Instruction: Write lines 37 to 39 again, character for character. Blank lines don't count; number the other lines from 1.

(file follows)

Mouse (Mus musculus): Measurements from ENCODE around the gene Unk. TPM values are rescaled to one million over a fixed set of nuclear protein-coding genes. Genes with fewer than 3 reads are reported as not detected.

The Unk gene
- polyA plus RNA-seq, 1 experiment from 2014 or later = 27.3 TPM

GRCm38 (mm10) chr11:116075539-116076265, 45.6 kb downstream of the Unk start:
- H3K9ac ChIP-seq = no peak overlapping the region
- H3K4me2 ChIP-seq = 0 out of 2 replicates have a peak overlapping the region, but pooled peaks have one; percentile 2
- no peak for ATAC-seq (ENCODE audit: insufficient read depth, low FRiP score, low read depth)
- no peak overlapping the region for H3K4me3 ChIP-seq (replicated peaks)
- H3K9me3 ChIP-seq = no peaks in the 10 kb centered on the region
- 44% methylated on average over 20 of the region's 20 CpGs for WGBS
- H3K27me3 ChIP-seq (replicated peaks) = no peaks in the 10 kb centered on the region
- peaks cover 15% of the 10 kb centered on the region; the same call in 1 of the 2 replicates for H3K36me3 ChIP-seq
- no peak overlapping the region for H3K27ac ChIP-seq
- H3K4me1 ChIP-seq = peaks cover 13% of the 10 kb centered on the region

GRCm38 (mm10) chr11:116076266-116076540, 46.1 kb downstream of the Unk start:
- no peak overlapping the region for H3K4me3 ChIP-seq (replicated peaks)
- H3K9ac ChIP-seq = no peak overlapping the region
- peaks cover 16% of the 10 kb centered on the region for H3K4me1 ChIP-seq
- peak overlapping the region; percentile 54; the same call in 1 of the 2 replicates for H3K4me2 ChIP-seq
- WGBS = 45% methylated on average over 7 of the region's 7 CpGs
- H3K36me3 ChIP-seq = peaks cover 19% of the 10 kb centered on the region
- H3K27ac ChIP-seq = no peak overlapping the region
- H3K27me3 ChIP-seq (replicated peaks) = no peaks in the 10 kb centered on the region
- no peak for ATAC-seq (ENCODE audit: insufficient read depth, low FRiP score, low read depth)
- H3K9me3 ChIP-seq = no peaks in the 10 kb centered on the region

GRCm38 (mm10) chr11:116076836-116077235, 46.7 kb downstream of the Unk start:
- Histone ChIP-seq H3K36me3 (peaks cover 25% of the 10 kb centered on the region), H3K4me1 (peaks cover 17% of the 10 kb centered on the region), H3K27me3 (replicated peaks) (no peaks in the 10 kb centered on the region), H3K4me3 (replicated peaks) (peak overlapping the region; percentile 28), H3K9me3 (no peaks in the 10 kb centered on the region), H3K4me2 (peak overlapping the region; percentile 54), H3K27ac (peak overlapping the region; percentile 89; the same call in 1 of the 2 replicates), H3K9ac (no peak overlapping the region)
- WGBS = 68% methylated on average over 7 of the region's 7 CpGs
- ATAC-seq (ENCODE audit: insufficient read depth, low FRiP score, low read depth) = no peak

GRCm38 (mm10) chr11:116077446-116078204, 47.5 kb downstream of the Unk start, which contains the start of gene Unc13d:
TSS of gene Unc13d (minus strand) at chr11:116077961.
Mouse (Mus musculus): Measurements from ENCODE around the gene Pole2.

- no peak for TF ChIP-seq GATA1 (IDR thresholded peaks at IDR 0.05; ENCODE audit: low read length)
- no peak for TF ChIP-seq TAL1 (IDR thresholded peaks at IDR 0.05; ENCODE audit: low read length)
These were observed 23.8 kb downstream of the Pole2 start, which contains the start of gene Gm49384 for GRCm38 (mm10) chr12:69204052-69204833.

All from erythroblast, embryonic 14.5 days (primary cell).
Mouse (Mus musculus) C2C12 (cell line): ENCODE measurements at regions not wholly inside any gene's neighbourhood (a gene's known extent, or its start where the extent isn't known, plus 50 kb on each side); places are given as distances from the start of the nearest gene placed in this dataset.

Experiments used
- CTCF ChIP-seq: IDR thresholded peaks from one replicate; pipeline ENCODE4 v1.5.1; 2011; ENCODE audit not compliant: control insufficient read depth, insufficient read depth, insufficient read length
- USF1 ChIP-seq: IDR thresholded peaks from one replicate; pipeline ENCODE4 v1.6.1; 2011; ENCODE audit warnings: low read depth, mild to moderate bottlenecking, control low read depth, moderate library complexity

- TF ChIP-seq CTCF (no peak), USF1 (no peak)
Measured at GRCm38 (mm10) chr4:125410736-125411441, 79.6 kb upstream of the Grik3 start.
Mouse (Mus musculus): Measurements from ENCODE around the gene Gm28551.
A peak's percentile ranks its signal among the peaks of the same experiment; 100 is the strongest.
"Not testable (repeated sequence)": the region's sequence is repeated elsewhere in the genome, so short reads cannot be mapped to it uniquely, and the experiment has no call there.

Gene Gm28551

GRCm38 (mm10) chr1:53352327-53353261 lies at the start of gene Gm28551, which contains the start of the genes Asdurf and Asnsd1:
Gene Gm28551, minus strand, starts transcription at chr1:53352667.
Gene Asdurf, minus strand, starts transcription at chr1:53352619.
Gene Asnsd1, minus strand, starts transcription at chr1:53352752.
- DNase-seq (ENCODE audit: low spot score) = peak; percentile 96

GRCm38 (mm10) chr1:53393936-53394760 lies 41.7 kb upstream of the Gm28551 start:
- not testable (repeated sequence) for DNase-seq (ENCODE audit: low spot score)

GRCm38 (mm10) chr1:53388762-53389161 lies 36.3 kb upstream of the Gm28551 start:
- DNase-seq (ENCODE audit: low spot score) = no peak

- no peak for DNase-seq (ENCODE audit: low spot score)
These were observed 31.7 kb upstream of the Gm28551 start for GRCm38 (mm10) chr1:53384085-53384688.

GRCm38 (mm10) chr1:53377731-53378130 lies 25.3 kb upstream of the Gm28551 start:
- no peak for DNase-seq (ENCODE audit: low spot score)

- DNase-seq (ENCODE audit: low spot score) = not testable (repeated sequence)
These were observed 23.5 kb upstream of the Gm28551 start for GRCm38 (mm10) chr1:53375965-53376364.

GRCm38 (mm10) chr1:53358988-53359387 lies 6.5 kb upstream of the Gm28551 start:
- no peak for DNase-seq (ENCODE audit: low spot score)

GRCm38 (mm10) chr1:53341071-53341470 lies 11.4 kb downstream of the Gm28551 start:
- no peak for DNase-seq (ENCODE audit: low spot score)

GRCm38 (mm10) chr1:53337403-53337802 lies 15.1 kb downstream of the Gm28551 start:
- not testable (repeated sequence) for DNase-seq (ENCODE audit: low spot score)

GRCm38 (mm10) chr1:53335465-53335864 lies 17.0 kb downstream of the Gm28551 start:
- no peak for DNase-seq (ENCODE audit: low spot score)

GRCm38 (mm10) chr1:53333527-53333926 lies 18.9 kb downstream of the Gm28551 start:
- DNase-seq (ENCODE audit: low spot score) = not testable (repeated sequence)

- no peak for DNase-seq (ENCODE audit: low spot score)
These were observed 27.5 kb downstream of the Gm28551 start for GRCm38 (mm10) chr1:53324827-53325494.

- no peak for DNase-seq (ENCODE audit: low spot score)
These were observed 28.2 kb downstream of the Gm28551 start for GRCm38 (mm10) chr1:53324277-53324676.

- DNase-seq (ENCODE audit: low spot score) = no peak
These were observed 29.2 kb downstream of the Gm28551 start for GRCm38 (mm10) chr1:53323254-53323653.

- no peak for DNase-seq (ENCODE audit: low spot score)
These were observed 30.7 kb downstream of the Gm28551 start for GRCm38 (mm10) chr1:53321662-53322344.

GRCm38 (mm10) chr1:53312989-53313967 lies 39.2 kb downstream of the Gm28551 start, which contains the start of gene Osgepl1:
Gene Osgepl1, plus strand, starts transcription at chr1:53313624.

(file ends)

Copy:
Mouse (Mus musculus) C2C12 (cell line): ENCODE measurements at regions not wholly inside any gene's neighbourhood (a gene's known extent, or its start where the extent isn't known, plus 50 kb on each side); places are given as distances from the start of the nearest gene placed in this dataset.

Experiments used
- CTCF ChIP-seq: IDR thresholded peaks from one replicate; pipeline ENCODE4 v1.5.1; 2011; ENCODE audit not compliant: control insufficient read depth, insufficient read depth, insufficient read length